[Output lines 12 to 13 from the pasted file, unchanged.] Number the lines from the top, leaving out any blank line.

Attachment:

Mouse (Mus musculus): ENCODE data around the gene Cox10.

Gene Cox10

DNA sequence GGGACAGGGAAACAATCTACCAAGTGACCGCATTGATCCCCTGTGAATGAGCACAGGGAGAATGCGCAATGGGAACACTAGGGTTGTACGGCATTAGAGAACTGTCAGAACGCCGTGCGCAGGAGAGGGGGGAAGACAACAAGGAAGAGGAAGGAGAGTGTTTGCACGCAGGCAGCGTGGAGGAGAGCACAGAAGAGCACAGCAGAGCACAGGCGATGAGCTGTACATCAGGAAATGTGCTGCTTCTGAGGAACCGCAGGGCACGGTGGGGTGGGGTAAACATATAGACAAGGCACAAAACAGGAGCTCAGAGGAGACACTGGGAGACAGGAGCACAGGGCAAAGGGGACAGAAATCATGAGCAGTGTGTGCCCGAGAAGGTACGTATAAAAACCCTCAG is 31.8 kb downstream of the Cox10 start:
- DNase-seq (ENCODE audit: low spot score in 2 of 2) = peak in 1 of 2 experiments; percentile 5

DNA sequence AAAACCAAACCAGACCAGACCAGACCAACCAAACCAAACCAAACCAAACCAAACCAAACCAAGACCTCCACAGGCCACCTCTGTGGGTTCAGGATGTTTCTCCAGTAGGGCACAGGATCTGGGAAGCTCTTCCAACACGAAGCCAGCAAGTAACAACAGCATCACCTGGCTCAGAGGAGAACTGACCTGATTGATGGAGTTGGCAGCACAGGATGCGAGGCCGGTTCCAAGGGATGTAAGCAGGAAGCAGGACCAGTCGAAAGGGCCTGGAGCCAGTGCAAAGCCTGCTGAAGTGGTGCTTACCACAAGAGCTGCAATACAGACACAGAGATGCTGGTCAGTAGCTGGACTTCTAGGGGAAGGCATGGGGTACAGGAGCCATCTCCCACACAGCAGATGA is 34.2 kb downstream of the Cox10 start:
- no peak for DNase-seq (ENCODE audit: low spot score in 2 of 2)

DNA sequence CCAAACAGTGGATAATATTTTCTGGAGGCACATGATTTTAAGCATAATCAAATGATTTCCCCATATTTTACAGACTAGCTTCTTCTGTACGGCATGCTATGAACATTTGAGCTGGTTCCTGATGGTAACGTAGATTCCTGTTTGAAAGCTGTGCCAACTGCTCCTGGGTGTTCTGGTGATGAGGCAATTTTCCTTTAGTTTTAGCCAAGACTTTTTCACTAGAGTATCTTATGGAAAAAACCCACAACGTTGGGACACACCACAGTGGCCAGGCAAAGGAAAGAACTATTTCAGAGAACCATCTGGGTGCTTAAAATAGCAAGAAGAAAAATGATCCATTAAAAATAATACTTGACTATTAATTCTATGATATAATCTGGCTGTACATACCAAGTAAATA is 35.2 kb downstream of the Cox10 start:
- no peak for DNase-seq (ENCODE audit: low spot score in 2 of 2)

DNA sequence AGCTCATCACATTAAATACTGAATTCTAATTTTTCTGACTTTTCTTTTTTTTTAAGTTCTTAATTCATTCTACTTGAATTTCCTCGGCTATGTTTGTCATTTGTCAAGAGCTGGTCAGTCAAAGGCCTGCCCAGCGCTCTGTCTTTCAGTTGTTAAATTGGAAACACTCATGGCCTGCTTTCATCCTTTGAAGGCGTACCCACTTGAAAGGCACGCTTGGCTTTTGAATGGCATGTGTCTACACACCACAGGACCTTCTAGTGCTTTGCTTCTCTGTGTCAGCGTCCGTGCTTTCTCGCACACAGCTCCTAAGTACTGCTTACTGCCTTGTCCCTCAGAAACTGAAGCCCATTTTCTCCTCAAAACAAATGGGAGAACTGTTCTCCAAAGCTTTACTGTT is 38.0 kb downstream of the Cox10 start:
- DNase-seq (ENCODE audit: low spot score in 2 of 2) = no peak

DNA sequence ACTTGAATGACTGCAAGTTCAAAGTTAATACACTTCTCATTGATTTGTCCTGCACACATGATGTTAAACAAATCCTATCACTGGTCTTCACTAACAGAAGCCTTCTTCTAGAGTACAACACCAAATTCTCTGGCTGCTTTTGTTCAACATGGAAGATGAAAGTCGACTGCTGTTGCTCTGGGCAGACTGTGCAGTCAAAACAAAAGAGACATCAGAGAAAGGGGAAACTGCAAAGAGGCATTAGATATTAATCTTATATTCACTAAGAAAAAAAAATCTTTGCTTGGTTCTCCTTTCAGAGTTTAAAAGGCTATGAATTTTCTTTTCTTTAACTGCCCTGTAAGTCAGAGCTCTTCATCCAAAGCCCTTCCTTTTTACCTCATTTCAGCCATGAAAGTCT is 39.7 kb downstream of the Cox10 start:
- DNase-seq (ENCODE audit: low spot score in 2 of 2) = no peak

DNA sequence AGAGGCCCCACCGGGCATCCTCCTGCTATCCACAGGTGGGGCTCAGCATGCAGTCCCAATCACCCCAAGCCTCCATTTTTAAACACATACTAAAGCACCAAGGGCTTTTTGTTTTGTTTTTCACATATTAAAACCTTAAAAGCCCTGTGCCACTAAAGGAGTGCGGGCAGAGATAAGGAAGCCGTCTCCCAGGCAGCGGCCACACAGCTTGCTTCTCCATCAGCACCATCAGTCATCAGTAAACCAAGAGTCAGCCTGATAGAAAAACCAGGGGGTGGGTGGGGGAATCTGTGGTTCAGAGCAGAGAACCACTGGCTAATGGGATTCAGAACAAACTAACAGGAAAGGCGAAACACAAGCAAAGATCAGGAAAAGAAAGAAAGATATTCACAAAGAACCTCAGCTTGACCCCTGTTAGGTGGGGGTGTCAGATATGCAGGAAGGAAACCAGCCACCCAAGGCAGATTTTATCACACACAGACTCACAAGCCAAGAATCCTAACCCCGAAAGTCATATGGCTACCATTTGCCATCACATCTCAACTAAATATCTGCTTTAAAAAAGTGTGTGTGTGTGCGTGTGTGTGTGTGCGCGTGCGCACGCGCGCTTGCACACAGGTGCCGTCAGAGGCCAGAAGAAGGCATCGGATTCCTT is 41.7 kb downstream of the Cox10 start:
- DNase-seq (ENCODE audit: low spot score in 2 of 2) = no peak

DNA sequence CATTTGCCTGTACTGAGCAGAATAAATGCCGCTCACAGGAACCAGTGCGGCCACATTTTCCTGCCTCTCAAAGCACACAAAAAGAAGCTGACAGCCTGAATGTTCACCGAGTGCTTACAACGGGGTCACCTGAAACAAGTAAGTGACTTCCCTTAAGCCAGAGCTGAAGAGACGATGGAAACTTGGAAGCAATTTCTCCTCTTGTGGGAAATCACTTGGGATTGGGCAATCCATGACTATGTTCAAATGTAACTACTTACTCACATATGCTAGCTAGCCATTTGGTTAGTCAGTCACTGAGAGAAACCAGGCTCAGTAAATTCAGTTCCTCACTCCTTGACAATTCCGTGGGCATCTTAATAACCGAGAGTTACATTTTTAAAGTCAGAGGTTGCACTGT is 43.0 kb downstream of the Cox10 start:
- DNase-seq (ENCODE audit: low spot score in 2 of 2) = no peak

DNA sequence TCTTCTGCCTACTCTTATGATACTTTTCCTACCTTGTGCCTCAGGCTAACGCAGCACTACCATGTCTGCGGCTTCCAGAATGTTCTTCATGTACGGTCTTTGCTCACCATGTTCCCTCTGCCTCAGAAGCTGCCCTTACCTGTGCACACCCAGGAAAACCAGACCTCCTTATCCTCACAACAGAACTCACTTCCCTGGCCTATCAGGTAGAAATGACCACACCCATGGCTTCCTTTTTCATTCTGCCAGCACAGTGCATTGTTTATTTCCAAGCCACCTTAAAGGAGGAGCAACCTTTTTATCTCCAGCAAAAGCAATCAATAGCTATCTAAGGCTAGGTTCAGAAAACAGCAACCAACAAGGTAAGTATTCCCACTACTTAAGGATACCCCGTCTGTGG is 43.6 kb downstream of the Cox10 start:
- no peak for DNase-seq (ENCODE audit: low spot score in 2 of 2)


- DNase-seq (ENCODE audit: low spot score in 2 of 2) = no peak

DNA sequence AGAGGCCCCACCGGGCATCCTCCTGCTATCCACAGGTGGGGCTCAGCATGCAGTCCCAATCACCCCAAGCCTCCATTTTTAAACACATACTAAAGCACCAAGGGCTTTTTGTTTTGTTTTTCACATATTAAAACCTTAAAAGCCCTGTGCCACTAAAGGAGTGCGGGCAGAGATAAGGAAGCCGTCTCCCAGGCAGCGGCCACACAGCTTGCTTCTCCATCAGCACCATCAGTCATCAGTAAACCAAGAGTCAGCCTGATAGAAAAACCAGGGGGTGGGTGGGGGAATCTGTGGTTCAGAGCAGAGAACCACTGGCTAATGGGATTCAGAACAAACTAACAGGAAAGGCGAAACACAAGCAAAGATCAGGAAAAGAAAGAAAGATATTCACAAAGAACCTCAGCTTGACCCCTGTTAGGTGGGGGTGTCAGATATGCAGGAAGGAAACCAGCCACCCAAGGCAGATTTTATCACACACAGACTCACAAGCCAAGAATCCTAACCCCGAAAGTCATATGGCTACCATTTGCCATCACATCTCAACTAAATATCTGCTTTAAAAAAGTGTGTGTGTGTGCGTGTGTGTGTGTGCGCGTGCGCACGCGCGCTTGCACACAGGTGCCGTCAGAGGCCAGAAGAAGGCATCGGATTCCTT is 41.7 kb downstream of the Cox10 start: